145 million pounds of ground beef was recalled after the Humane Society of the United States released this undercover video, showing "downer" cows being moved to slaughter with forklifts and other nasty things that will put you off your dinner. Newsweek did a terrific interview with Michael Pollan, who is no vegetarian but is a vociferous critic of the American meat industry. He explains the problem with eating downer cows, "Whatever the risk, do you want to be eating meat from sick cows?", the reason that the production line moves so fast (economics- that is why a hamburger is 99 cents) and:
How can a consumer who wants to continue to eat beef avoid food from factories that break the law?
Photo credit: Ken Light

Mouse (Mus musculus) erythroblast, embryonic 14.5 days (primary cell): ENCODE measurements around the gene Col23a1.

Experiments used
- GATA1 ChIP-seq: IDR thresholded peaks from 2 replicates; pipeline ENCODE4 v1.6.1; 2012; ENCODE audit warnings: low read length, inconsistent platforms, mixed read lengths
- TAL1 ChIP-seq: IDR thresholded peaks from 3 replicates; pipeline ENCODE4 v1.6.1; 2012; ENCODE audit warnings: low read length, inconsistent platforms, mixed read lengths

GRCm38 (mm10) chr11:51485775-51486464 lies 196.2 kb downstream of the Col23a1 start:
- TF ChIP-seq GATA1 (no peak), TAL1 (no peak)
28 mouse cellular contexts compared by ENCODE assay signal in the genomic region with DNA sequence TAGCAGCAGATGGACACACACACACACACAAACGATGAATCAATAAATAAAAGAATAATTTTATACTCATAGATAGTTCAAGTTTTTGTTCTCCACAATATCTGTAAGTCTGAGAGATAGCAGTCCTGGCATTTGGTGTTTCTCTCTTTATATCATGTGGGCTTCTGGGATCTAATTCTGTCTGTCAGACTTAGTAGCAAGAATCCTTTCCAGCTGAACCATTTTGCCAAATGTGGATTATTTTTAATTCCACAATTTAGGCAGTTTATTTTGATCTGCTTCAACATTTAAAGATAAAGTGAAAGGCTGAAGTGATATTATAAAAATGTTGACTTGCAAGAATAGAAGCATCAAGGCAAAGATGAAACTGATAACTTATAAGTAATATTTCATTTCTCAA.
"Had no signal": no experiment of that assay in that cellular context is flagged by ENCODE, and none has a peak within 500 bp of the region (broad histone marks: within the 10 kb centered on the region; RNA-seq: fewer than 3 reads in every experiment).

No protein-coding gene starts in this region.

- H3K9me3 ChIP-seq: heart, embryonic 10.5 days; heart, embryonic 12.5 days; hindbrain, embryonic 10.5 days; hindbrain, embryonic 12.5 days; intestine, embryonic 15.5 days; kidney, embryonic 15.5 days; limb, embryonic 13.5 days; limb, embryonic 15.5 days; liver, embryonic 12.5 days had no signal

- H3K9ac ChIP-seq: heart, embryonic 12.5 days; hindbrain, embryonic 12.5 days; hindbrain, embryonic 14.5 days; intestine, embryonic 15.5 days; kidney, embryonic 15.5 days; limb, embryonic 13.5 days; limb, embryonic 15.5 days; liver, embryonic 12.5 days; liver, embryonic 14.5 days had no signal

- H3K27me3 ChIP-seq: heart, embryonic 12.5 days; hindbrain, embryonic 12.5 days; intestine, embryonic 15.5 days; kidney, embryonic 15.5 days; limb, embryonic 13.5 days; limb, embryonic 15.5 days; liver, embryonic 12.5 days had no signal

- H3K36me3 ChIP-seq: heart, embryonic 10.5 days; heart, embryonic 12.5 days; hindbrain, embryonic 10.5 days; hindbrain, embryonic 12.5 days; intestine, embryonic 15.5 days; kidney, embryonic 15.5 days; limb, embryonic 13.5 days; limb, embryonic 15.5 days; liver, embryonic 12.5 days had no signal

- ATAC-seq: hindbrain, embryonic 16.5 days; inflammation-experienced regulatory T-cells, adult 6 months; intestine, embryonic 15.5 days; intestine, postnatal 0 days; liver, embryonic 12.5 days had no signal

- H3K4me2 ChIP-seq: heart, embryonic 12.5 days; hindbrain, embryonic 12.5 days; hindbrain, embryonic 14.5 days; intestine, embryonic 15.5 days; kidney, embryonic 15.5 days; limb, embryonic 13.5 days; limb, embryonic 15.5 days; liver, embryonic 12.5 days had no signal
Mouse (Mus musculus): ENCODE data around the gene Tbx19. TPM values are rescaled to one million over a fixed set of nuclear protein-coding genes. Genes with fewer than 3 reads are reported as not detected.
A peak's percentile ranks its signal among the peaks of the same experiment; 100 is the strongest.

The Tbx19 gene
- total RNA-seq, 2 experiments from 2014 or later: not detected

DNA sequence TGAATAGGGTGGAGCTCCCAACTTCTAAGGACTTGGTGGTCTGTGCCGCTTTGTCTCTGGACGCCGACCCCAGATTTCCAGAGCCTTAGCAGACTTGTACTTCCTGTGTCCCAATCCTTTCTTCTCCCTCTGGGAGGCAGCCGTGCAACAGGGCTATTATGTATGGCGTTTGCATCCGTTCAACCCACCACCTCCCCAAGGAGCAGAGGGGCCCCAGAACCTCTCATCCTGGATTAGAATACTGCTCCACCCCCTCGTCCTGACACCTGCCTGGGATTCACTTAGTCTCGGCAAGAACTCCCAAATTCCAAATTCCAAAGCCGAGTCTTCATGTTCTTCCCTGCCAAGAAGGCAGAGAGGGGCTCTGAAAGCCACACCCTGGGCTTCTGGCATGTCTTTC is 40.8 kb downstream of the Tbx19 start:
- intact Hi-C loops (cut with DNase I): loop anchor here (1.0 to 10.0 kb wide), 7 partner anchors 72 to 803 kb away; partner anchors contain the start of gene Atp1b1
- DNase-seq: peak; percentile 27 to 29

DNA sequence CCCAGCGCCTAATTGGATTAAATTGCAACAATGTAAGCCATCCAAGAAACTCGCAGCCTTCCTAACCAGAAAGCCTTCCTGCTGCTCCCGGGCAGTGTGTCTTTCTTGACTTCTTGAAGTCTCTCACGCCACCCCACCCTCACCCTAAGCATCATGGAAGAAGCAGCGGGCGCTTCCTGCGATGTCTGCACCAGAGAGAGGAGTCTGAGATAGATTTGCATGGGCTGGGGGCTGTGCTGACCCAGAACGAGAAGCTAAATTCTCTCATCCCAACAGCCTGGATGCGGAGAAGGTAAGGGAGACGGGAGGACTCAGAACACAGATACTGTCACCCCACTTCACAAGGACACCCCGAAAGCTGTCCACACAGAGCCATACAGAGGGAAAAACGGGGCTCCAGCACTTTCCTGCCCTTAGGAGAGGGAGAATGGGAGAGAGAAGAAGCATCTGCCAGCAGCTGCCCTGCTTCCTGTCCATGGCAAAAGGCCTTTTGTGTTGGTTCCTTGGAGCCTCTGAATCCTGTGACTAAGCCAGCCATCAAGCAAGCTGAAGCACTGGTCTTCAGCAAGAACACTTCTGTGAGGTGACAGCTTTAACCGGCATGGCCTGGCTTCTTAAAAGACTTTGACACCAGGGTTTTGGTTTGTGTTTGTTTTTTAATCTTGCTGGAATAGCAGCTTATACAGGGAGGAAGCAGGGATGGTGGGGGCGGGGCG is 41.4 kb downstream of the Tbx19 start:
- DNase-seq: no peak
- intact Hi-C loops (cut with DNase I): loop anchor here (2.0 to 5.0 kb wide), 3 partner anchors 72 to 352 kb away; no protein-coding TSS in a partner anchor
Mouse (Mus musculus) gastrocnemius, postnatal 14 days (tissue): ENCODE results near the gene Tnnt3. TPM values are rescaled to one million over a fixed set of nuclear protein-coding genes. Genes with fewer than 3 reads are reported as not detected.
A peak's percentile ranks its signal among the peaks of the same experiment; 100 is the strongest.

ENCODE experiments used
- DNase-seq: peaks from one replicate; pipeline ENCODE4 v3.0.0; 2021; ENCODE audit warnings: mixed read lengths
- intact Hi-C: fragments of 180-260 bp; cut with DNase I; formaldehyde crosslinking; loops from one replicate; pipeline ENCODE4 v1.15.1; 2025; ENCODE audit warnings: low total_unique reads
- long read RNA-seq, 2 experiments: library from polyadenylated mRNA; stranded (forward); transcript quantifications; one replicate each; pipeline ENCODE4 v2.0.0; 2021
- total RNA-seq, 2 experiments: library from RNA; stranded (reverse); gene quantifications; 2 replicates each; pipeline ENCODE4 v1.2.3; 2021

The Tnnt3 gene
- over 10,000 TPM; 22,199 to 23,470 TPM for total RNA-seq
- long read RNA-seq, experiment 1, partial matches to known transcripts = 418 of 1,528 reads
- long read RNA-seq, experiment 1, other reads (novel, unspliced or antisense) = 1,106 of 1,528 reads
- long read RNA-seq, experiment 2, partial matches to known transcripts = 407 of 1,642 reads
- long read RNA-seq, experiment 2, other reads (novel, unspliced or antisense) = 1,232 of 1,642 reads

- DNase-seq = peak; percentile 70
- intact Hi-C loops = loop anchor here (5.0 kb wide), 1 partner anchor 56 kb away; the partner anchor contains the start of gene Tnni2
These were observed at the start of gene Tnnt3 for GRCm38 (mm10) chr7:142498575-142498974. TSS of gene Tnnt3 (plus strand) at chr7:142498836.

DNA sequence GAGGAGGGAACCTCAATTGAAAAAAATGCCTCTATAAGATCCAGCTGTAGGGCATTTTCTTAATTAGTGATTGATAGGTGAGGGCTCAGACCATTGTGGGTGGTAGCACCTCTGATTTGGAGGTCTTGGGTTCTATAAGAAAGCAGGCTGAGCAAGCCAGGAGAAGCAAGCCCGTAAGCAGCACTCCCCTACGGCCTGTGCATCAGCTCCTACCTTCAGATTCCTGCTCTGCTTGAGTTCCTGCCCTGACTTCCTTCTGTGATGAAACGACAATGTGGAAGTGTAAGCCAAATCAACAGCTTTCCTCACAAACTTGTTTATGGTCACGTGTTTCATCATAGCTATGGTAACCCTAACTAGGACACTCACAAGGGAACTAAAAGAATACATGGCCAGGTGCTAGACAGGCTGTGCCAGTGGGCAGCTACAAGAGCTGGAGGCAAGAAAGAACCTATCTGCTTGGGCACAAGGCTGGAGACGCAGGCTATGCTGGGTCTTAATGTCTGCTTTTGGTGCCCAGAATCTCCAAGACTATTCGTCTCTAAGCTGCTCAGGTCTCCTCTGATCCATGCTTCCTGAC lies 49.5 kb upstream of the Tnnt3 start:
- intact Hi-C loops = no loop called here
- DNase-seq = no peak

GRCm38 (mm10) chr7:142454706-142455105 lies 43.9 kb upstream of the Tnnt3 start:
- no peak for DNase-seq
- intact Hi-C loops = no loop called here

"I've written a lot on industrial meat production, and it's very interesting to see how people react. Some people react by saying, "That's it, I can't eat meat anymore." Other people look at this and they put it in a box. They don't make the emotional connection between their 99-cent double cheeseburger and this process that we've seen in the video. Still other people decide they want to still eat meat, but they want to eat meat they feel good about. They want alternatives. Luckily for us, there are some really good ones. There is meat produced in small batches, from ranchers that keep their animals not in feedlots standing in their own manure but in pastureland. They are slaughtered in small plants, just a few head a day. It does tend to be more expensive, but you get what you pay for. What it takes to get a 99-cent double cheeseburger are these kinds of shortcuts: downer cattle and 400 head slaughtered an hour. But cheap food has a very high cost. ::Newsweek